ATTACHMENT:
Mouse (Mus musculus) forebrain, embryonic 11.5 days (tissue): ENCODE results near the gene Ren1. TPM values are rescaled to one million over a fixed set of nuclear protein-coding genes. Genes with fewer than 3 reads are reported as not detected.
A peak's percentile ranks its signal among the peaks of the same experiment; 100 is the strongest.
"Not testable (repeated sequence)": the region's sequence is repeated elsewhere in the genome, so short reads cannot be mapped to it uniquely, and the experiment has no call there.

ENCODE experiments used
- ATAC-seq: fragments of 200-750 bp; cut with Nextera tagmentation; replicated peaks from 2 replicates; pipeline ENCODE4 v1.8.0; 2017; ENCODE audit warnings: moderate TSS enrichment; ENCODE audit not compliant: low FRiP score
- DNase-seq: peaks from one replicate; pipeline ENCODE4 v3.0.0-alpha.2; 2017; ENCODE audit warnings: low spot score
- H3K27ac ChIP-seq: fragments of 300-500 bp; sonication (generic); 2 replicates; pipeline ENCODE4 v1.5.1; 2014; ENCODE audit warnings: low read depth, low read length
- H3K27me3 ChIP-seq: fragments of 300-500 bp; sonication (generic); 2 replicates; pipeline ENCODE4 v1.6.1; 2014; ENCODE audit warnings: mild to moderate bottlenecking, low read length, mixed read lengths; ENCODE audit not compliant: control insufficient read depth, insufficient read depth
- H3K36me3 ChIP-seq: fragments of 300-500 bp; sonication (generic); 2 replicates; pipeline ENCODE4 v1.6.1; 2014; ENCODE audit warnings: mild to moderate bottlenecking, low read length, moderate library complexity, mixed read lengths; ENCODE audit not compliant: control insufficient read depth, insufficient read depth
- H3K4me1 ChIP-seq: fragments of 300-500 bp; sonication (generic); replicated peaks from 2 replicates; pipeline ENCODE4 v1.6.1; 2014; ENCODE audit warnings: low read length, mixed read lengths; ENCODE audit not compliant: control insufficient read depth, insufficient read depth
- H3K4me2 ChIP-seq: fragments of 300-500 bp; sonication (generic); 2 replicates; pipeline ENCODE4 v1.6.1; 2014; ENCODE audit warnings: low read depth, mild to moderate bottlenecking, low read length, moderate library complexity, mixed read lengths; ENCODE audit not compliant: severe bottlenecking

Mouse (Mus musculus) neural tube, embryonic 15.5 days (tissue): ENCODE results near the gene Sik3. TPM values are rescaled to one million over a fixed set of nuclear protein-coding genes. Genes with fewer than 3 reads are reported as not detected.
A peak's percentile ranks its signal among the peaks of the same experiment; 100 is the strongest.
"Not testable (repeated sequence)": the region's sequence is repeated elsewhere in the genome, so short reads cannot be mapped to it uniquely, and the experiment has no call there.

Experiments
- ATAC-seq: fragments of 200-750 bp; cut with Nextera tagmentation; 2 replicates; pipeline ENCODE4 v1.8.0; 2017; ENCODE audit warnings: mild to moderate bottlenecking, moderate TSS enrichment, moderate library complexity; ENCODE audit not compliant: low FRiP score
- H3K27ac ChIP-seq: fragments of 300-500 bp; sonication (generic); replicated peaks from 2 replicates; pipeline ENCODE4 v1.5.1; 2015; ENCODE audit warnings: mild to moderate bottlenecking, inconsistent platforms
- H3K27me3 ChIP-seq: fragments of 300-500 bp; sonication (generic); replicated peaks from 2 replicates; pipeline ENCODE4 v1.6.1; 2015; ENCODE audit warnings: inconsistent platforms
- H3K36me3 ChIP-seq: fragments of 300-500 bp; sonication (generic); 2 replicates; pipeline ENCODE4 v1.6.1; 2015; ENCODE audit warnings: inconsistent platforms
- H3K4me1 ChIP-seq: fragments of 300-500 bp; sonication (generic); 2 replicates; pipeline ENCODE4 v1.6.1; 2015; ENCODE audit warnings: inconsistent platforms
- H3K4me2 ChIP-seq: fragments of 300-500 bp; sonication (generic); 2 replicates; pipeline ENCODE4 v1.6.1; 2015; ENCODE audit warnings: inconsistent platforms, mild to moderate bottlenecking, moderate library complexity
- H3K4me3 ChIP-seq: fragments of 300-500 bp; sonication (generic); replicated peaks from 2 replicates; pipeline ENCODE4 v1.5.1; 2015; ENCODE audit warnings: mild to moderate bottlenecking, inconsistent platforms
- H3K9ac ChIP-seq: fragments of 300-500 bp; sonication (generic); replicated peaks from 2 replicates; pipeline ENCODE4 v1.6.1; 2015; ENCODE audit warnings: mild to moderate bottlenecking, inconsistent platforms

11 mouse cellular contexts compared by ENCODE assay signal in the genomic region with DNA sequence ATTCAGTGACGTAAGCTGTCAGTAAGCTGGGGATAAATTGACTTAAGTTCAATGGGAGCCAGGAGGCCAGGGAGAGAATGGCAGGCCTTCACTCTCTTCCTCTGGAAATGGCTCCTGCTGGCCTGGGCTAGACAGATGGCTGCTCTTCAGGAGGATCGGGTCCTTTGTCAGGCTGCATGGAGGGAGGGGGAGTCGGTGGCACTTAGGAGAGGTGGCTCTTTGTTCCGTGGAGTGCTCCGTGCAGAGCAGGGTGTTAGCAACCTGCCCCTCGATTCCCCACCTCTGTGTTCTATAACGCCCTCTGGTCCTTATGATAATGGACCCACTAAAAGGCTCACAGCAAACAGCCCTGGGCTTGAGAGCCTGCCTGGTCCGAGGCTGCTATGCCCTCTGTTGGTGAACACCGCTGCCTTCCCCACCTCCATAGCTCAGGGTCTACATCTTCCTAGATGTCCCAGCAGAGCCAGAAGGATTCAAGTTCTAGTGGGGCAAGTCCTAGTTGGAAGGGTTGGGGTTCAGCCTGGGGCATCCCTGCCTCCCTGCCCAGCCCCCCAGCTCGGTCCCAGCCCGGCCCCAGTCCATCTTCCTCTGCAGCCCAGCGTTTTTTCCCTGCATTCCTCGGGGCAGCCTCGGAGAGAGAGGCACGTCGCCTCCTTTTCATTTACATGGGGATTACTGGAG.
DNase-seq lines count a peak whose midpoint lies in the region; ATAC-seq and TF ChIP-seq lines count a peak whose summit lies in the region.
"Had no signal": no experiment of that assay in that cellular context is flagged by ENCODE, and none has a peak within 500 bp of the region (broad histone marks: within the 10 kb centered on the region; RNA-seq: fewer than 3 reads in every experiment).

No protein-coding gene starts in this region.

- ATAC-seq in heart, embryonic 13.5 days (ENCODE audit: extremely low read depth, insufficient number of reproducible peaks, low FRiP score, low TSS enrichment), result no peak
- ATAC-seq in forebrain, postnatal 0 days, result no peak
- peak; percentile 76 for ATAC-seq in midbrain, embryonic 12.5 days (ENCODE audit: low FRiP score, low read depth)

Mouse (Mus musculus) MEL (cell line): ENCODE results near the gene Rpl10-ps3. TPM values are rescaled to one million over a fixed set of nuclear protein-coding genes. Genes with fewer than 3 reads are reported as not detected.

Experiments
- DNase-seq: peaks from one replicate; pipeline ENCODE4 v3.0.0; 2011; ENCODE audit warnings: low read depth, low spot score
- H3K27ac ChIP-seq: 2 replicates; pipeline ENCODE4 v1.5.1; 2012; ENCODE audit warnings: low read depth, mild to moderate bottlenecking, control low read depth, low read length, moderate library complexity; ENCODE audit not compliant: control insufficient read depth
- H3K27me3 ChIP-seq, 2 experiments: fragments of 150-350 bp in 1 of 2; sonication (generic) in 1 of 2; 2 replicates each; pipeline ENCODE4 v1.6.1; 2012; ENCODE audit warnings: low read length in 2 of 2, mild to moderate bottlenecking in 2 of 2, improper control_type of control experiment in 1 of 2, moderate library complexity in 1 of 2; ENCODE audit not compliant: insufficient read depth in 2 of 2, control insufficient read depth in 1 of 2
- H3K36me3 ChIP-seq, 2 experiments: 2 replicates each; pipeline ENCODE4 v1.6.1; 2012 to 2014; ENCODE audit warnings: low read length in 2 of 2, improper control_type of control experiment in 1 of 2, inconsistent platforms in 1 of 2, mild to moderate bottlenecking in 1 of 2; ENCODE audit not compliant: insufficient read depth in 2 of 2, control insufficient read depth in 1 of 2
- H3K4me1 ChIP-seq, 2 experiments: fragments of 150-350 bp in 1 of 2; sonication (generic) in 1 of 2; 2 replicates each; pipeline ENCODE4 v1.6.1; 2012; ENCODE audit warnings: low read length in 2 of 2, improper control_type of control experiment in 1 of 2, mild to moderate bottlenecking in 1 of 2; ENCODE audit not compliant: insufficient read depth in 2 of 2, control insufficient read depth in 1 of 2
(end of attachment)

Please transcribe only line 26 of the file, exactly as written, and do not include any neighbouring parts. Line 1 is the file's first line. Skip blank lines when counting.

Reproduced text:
"Had no signal": no experiment of that assay in that cellular context is flagged by ENCODE, and none has a peak within 500 bp of the region (broad histone marks: within the 10 kb centered on the region; RNA-seq: fewer than 3 reads in every experiment).